The Public Eye

Sacramento police use microphones to take aim at gun violence

Responding to a spike in homicides, the city of Sacramento plans to expand its use of gunshot-detecting microphones to the south area this year.

Sacramento police officials say the ambitious technology – called ShotSpotter – helps officers hear gunshots when they happen and pinpoint their location, increasing the likelihood of locating evidence and securing arrests. They say the microphones are particularly helpful because some residents are hesitant to dial 911 when they hear gunshots.

Since June, the city has been conducting a pilot program using ShotSpotter to cover 3 square miles in North Sacramento. The microphones cover 3 percent of the city’s total territory but are located in one of its highest-crime areas. Through Dec. 30 last year, the system recorded 313 instances of gunfire, said Sgt. Bryce Heinlein, Sacramento police spokesman.

Officers are immediately dispatched to those calls, scouring the area for perpetrators and evidence. They also interview witnesses and alert residents to the criminal activity. The 313 calls for gunfire from ShotSpotter resulted in 220 contacts with residents, Heinlein said. More than 100 police reports were generated, meaning that evidence, witness accounts or other information was documented.

Police could not provide data on whether any of those calls led to arrests.

The city’s embrace of ShotSpotter comes as homicides in the city surged 53 percent last year compared with 2014. Sacramento saw 43 murders in 2015 compared with 28 in 2014, which was the lowest total since the 1970s. While police say they do not know why violent crime has surged, they hope technology like ShotSpotter will make criminals think twice before pulling the trigger.

“It’s not necessarily about arresting people,” said Ralph Clark, chief executive officer of SST Inc., the Newark company behind ShotSpotter. “The threat of a rapid and precise response deters those gun crime events. The threat of arrest is what makes those serial shooters make different choices.”

The technology does not come cheap. ShotSpotter costs the city $50,000 per square mile of coverage area annually, not including a one-time $10,000-per-square-mile activation fee. The $180,000 to fund the pilot program is coming from the assets-seizure fund, officials said.

Sacramento police Chief Samuel Somers Jr. is expected to ask the City Council for funding to bring the microphones to south Sacramento later this year. No cost estimate has been released.

The focus is on finding and rooting out the chronic offenders.

“If you have 4,000 shootings in an area, it’s less than 100 people who are probably responsible for 60 to 70 percent of the shootings,” Clark said.

ShotSpotter is being used in more than 90 cities across the globe, including San Francisco, Oakland, Fresno, Stockton and New York. Clark said at least two years’ worth of data is needed to determine the effectiveness of the system.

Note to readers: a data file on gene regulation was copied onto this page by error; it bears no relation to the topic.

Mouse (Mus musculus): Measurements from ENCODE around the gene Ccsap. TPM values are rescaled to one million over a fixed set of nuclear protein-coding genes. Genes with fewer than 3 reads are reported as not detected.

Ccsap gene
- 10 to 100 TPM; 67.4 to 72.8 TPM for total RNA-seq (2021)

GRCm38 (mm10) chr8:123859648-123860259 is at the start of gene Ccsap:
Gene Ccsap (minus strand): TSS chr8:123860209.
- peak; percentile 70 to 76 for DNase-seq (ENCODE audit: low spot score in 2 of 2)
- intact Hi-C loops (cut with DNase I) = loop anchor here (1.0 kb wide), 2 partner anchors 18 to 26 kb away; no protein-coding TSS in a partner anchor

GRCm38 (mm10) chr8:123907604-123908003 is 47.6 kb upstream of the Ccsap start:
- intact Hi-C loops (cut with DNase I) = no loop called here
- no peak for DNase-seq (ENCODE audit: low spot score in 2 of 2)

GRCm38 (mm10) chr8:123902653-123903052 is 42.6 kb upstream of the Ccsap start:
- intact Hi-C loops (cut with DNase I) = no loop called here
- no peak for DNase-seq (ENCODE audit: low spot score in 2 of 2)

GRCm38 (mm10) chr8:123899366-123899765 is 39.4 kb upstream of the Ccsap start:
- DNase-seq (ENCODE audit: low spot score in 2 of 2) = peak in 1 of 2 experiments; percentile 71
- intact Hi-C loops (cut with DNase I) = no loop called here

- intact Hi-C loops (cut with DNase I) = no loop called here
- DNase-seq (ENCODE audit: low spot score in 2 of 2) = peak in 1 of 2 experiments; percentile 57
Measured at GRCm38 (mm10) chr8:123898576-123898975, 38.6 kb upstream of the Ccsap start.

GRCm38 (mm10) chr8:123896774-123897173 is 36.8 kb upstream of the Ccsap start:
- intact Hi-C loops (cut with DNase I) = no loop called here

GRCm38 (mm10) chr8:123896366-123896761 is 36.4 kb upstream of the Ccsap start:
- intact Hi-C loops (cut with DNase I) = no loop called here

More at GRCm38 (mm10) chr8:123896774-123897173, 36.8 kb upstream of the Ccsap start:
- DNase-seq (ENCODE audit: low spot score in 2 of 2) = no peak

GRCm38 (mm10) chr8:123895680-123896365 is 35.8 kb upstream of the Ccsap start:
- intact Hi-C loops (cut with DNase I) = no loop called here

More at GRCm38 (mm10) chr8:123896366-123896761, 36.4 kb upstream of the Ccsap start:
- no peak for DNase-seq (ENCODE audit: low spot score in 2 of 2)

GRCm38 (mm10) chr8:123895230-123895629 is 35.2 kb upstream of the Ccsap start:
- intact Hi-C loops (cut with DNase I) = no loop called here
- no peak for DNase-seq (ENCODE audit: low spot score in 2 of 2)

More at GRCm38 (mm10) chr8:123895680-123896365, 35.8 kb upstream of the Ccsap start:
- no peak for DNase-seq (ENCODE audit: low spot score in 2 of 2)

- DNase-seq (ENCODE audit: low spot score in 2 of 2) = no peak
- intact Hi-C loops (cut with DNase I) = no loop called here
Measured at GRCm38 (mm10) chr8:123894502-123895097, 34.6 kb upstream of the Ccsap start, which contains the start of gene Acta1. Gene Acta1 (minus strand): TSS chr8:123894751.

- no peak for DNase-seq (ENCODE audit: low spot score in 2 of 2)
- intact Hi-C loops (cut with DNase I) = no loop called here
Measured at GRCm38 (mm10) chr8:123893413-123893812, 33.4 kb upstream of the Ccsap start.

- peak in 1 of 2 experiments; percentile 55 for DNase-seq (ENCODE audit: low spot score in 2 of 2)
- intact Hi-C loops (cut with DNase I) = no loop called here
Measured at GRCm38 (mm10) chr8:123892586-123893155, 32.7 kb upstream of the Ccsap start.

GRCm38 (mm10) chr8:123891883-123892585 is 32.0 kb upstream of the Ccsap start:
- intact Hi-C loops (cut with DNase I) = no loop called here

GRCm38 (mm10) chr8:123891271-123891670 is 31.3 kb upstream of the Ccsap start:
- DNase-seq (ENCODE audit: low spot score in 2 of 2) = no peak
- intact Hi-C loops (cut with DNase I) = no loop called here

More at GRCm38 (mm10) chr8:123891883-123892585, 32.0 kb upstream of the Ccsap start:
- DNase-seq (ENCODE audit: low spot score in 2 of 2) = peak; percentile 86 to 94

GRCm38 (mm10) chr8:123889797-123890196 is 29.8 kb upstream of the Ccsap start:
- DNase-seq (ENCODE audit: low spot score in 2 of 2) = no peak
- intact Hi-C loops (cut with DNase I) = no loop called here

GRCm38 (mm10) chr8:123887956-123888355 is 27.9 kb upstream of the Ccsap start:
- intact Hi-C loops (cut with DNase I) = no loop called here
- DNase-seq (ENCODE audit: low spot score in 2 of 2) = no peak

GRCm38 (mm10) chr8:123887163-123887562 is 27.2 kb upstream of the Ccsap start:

While it is too soon to judge how ShotSpotter is working in Sacramento, communities like Stockton – which launched it in 2013 – report seeing significant benefits.

“Since there were so many shootings, people become complacent and wouldn’t call the police,” said Officer Joe Silva, a Stockton police spokesman. “As a result of ShotSpotter, we’ve recovered dozens of firearms and made dozens of arrests.”

The 2 square miles of Stockton outfitted with ShotSpotter recorded 127 cases of gunfire in the last three months of 2013. For 2014 and 2015, the numbers for the same period dropped to 85 and 65, respectively.

Stockton’s murder rate also dropped sharply during the same period. Homicides reached a record high of 71 in 2012 but retreated to 49 for the last two years, Silva said.

He said the technology encourages proactive policing. For instance, officers located certain “problem houses,” where gunshots were constantly fired. They researched the histories of residents and conducted searches that resulted in the seizure of ammunition and weapons.

ShotSpotter greatly decreases the response time of officers, which can mean the difference in an investigation, Clark said. The software also provides police with a sound clip of the gunfire, showing what type of firearms or criminals they might encounter.

For Jackie Andersen, whose 16-year-old son, Isaiah, was gunned down in front of the family’s home in Sacramento’s Colonial Village neighborhood, response time could have meant the difference between life and death. Isaiah Diaz was relaxing with two friends Oct. 3 when a Dodge Charger drove up and someone inside fired several rounds. Police say it was a gang-related incident.

In the ensuing confusion, no one dialed 911, and a friend drove Isaiah to the wrong hospital, Andersen said. More than three months later, the case remains unsolved.

Clark cautioned that technology is not the answer to gun violence. Rather, he said, it is part of the toolbox, which includes cooperation between police agencies and community members. ShotSpotter, he said, builds those connections by dispatching officers as crime occurs.

“We’re going door to door and making people aware of why we’re in the neighborhood,” Heinlein said. “We’re engaging in conversation, opening that dialogue between the community and the department.”

The ShotSpotter technology has been criticized by privacy advocates. Microphones mounted on utility poles and buildings sometimes have picked up speech in addition to gunshots, although the company’s website says they are not designed to do so.

In Oakland, the last words of Tyrone Lyles, who was shot in the stomach in 2007, were recorded by a microphone and used by prosecutors against his accused killer, Arliton Johnson. According to the Oakland Tribune, Lyles exclaimed, “Why you done me like that R? R, why you do me like that, dude?”

Johnson was found guilty of second-degree murder.

Richard Chang: 916-321-1018, @RichardYChang